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Built to Last


Two architecturally minded pals, real estate developer Brandon Donnelly and architect Gabriel Fain, build a spectacular laneway house 11 years in the making

Tucked in the back like a cool bar sans signage, laneway houses are somewhat romantic and mysterious. Brandon Donnelly and Gabriel Fain certainly think so. They’ve been smitten with the structures since their days studying architecture at the University of Toronto, where they met in the mid aughts. Eventually, Donnelly, the real estate developer behind Globizen Studio, and Fain, an architect with his own firm, got around to building one (with Kilbarry Hill Construction) in Donnelly’s backyard. An 11-year pursuit put on hiatus by red tape, the 850-square-foot laneway house in Corso Italia has one bedroom plus a study. It was worth the wait. With its chic black exterior and shipshape white interior – ​accessed through a soft mint-green door – it’s an inspiring upgrade to the empty, unused land that was there before. Here’s how it came together, despite a neighbouring tree whose roots were having none of it.

architect Gabriel Fain sitting in front of the laneway house near Corso Italia

Architect Gabriel Fain. The laneway house has two entrances – one facing the house behind, and one facing the laneway.

Designlines: Why such a long delay? 

Brandon Donnelly: In 2011, Gabriel and I did some drawings. We inquired at the [City] to get a feel for the feasibility of something like this. The [person] at the counter had no idea what was being proposed. A house behind a house: what do you mean? The general view was that it would be next to impossible to build a laneway house at that time. So we didn’t submit anything.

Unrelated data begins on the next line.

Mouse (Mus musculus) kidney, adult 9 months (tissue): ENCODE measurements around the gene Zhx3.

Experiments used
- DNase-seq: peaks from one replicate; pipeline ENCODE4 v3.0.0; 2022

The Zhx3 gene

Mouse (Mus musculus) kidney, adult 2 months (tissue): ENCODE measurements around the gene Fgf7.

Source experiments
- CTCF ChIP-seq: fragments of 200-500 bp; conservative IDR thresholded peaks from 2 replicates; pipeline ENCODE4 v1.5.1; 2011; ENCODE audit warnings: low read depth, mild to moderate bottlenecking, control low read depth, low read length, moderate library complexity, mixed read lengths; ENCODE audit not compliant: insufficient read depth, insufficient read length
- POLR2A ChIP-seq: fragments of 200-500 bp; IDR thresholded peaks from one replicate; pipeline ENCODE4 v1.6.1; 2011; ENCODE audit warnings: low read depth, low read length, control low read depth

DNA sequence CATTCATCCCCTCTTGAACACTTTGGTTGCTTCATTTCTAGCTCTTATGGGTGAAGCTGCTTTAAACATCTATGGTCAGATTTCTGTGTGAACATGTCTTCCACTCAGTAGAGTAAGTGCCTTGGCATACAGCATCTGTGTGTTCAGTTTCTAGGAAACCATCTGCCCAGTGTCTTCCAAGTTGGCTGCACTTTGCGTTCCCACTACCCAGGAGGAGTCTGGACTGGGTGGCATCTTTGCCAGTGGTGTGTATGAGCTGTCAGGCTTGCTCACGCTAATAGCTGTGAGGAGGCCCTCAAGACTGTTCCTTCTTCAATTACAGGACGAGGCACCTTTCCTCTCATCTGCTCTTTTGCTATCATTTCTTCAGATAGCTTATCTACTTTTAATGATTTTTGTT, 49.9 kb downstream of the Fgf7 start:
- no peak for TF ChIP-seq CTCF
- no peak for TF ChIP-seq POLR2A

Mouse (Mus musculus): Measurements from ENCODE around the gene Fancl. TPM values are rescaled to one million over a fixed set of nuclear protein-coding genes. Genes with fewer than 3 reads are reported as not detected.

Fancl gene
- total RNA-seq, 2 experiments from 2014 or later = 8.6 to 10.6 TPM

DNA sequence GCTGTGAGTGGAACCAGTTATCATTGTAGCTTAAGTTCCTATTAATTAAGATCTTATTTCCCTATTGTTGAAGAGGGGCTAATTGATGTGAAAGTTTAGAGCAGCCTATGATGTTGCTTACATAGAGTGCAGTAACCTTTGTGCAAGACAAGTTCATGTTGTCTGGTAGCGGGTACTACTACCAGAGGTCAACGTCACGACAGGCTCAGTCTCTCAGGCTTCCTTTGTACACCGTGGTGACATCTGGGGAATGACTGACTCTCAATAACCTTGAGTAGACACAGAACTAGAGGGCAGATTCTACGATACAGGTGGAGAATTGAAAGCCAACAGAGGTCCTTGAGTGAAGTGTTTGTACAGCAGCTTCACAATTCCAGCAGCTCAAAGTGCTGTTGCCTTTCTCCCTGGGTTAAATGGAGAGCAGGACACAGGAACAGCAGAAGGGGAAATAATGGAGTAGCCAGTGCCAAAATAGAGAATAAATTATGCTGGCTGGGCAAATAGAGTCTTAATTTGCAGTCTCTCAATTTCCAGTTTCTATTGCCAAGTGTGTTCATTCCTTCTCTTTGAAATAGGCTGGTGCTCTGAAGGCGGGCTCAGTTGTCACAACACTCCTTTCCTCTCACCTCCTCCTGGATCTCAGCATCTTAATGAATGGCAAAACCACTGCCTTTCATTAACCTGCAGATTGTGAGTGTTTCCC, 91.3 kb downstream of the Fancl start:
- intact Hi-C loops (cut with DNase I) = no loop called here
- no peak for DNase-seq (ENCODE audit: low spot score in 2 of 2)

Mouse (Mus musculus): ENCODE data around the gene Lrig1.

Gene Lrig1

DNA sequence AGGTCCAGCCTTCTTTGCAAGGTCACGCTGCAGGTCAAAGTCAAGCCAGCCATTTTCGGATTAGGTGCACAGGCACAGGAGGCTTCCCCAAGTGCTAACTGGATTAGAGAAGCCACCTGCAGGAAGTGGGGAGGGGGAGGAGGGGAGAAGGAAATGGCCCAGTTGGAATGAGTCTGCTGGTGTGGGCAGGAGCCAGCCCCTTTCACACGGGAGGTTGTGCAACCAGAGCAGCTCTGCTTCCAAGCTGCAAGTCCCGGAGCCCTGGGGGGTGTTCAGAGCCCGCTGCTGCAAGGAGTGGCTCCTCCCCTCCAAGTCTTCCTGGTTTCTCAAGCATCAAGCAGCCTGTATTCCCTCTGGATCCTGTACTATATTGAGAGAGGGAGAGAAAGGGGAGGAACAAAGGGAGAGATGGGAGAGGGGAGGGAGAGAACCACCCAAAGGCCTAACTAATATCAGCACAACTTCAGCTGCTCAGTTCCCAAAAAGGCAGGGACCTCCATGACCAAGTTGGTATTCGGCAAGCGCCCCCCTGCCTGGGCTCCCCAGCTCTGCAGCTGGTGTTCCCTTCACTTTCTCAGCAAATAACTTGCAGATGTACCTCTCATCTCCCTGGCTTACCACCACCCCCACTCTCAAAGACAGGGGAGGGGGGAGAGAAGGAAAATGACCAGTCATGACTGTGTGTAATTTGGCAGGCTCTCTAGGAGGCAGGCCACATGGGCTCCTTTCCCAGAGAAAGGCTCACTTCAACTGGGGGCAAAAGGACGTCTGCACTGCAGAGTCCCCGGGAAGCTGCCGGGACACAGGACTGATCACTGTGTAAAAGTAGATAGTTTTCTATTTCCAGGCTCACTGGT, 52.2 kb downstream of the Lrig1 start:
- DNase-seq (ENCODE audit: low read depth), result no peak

DL: What’s the fascination with the laneway?

Gabriel Fain: We’re trying to make the city the way we want to live in it. That was our philosophy all the way back in architecture school: how to make cities more walkable and engaging and neighbourhoods more close-knit. 

Continuous cabinetry by Scavolini

Continuous cabinetry by Scavolini seamlessly conceals the small building’s mechanicals.

DL: Laneway houses definitely have that charm, and they bring much-needed housing.

Brandon Donnelly: Absolutely, it’s increasing overall supply. And it’s
converting space historically reserved to park cars. 

Laneway house entrance designed by architect Gabriel Fain

Black-painted ductwork and timbers are a striking contrast with the lighter exposed wood.

DL: So, when did you finally get the go-ahead to build?

Brandon Donnelly: In 2017, we went to the Committee of Adjustment to get the minor variances required, and we were turned down. The policies weren’t in place yet for laneway suites. We waited, and then it was relatively straightforward. We did have special permission with respect to a 100-year-old tree that was straddling the property.